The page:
Many people in several organizations saved my life. FareStart is one of them.
Before FareStart I was unemployable at age 22, I had no work history in several years. I was homeless and barely surviving on Social Security. While I lived in homeless shelters on municipal court probation I would walk down to YouthCare’s Orion Center. One day at the Orion Center I learned the good news that I could learn to be a barista at FareStart for free thanks to FareStart’s generous donors.
I got a call from Naomi while spending Thanksgiving with my family. She congratulated me on being selected to enter the program and told me she would be one of my trainers. So I became a student of the FareStart Barista Training and Education Program. After making it through the first week of a get-to-know-you and introductory training, the group and I decided on the name for our cohort. From then on we were the “Groovy Grinders.”
The Groovy Grinders, 2013
In the process of joining FareStart I worked my way into YouthCare Housing. I bought my first Starbucks at home espresso machine so I could practice my milk steaming skills at home. Through the course I never missed a class, perfect attendance. I learned how to be a part of a group again.
I helped throw a small party for a fellow cohort member’s 18th birthday. A few weeks later they gave me a beautiful card for my birthday. Now I felt like part of a community again. I learned to show I cared about other people again and in turn I saw other people cared for me.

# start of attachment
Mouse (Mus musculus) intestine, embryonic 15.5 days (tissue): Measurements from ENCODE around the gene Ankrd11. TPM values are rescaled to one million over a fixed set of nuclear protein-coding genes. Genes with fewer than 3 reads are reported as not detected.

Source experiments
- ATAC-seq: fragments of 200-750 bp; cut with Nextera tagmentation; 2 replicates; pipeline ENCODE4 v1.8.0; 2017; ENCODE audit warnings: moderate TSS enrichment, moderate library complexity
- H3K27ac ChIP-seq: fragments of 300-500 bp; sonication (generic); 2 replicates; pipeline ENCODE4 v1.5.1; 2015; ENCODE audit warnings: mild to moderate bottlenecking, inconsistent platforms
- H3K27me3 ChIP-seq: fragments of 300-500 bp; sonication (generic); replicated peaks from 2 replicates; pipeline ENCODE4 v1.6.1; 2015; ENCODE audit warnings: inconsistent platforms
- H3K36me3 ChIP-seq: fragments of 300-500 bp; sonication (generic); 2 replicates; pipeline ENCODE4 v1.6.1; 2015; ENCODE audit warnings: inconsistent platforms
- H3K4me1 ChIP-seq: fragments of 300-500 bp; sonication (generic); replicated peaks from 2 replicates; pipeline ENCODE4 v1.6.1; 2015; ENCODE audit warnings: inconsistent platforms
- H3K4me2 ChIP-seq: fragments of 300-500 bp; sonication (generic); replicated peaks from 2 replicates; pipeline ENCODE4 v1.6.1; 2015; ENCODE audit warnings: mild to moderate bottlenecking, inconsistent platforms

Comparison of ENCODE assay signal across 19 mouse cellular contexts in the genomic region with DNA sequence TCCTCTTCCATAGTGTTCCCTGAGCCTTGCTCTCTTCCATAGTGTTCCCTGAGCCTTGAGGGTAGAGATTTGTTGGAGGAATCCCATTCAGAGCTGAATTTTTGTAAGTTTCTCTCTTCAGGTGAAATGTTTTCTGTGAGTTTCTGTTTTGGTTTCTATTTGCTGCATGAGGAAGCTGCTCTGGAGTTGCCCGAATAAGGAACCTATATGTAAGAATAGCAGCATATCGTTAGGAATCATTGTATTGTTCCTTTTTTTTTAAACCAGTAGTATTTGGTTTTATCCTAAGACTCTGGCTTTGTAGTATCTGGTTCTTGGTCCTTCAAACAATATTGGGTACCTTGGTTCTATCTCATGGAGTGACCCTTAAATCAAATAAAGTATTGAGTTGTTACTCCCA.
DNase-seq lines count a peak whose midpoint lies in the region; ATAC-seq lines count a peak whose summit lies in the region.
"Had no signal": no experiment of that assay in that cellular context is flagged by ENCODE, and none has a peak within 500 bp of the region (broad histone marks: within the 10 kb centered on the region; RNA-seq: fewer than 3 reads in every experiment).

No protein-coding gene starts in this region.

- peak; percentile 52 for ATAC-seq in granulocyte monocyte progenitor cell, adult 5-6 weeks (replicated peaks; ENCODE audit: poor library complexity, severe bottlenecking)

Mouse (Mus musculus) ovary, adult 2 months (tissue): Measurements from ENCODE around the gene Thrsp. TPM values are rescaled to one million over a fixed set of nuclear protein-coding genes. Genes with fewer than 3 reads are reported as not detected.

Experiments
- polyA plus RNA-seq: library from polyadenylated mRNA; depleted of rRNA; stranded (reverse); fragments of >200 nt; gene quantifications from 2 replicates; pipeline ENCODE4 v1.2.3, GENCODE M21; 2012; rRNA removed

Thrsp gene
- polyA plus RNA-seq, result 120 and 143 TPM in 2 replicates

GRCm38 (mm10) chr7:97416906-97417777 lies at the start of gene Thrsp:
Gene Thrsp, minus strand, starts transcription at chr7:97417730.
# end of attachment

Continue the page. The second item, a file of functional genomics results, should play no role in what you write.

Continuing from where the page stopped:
While working at FareStart I woke up to the idea that I could work anywhere I wanted for the first time. Before I had even completed my training at FareStart, I realized the direction my life was headed had completely changed.
There was food on my table at home and for the first time I worked to put it there with the help of FareStart.
I learned so many skills that I never knew before. I now know how to present myself during a job interview. I became able to work as a member of a team. I showed up for work and finished my shift every time. I learned to balance a cash register. With help I could open and close the café. I gained experience working with customers and building relationships with them. Coworkers looked to me for help and we celebrated each other’s successes.
I learned a lot about coffee. I learned all about espresso beans—from harvesting to roasting. I was taught how espresso machines work, and about all the different parts. I was shown how to operate an espresso bean grinder and pull espresso shots. I practiced steaming milk a lot. We had a contest for the best latte art. My trainers had a lot of patience and expertise with coffee and struggling youth. The entire group went on field trips to several famous coffee shops in Seattle. We also toured Shoreline Community College. FareStart brought in trained barista alumni and special guest speakers and demonstrators.
At the conclusion of the eight-week program, there was a formal graduation ceremony.
With all my FareStart experience, I was more than prepared to jump into the Seattle workforce.
So, I dove deep and started planning to become certified as a sailing instructor so I could work at the Center for Wooden Boats on Lake Union.
My latte art is always a work in progress